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THE EMPLOYEE expressly acknowledges that pursuant to Article 163 of the Mexican Labor Law, all rights to any inventions, improvements and any intellectual property rights (“Intellectual/Industrial Property Rights”), made, written, designed, developed or produced by THE EMPLOYEE for the duration of this contract, is property of THE EMPLOYER and must be assigned to the latter. THE EMPLOYER will have the right to freely develop and alter such Intellectual/Industrial Property Rights and to license and assign them to third parties. THE EMPLOYEE agrees to promptly disclose any invention, improvement or intellectual property during the course of employment and undertakes without any additional compensation to execute all such deeds and documents that, at THE EMPLOYER’s sole discretion, are necessary or desirable in order for THE EMPLOYER being able to protect, register, maintain and in any other way be able to fully enjoy its right of intellectual property referred to under this section. THE EMPLOYEE must notify THE EMPLOYER in writing with respect to any invention, improvement or intellectual property conceived before the signing date of this contract. Absence of such notice will result in any invention, improvement or intellectual property devised by THE EMPLOYEE to be subject to the obligations above.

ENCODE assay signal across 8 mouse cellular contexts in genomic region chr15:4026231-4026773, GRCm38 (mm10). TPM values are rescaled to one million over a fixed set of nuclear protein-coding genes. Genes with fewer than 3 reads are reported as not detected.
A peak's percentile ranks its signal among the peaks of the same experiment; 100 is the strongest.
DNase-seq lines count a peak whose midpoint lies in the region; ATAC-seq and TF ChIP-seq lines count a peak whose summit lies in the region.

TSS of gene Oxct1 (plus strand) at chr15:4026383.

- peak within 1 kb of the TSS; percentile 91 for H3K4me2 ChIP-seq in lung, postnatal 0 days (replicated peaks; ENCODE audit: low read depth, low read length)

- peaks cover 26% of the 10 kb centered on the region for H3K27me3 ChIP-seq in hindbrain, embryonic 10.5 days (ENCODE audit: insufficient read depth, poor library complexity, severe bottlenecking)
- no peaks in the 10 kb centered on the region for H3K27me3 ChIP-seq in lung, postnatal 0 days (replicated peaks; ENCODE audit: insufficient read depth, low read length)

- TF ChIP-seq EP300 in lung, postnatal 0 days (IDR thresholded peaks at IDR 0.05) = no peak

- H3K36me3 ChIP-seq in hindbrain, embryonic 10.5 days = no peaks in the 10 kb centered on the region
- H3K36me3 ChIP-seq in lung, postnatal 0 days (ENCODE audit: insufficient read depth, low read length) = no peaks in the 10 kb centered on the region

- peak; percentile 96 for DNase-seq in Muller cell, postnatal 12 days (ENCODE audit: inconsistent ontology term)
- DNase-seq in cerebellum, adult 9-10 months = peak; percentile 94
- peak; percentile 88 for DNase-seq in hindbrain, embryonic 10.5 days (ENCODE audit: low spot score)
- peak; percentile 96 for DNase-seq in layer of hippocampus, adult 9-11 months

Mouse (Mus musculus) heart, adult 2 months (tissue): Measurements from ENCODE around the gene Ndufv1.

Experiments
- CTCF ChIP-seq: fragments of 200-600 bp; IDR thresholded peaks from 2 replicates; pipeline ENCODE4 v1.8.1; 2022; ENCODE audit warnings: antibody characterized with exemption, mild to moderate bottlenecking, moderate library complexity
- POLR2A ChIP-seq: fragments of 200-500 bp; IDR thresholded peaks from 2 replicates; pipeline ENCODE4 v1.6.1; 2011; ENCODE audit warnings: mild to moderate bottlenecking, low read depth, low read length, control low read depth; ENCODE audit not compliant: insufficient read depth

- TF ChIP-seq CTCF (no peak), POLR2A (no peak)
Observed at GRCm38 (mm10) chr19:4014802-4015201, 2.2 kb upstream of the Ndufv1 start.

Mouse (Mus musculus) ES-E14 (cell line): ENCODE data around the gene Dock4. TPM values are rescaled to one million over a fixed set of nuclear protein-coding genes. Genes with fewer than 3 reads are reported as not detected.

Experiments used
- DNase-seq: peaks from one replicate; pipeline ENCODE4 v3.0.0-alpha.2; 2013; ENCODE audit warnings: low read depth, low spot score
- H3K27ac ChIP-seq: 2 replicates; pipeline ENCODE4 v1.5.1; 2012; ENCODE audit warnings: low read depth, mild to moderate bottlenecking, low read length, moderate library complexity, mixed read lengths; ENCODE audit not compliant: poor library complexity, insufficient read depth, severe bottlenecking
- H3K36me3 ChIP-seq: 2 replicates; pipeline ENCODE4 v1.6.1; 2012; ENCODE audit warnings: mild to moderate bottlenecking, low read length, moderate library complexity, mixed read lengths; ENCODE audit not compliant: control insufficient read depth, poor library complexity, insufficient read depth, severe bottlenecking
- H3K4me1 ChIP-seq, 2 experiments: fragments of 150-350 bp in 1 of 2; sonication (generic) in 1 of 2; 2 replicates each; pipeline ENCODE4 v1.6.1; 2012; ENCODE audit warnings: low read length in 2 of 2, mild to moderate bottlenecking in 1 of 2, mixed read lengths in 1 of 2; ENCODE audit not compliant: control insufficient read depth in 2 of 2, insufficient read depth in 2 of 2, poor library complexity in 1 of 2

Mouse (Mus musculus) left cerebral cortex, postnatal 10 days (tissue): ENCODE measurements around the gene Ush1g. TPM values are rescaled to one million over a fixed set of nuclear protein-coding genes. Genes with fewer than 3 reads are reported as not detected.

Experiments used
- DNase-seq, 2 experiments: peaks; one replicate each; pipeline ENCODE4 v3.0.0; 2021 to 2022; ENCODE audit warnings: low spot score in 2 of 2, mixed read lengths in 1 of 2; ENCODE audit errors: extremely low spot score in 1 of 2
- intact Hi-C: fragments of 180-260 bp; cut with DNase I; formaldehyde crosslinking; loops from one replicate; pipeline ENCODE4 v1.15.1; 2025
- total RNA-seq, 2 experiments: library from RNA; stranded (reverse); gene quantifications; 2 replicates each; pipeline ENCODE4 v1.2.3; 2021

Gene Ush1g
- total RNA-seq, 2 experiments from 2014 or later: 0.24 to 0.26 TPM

This clause looks incredibly suspicious to me wrt the potential for abuse, especially the last sentence. Or is my interpretation wrong and this clause doesn't mean that the company can seize any IP that I "conceived" before employment and didn't notify the employer about?

If this is the actual meaning, can such a clause be actually enforced or it has no legal power?

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the company can seize any IP that I "conceived" before employment and didn't notify the employer about?

Only if your pre-existing IP could be reasonably alleged to have ensued pursuant to your employment. Your notification preemptively strikes the presumption that that IP ensued during employment.

IP (pre-existing or otherwise) that clearly is unrelated to your job responsibilities would not need to be disclosed. That is because that IP is beyond the scope of the contract/employment. However, the wider the scope of your job responsibilities (or how these are phrased), the riskier that the clause might be construed to encompass your pre-existing, non-disclosed IP.

can such a clause be actually enforced or it has no legal power?

It is enforceable to the extent that you are given the opportunity to timely exclude from employer's "inventory" or "assets" your prior IP. That being said, proving that you created your non-disclosed IP before the contract was entered would defeat the clause because a contract cannot contravene legislation (in this case, article 163 of the Mexican Labor Law).

If you produce a notification, it is in your best interest to secure some evidence that the employer received it. Otherwise, you are giving the employer the opportunity to steal your disclosed prior IP by falsely denying that you gave a notification listing it. Requiring the employer to sign a [receipt-]copy is the most straightforward approach to secure that evidence.

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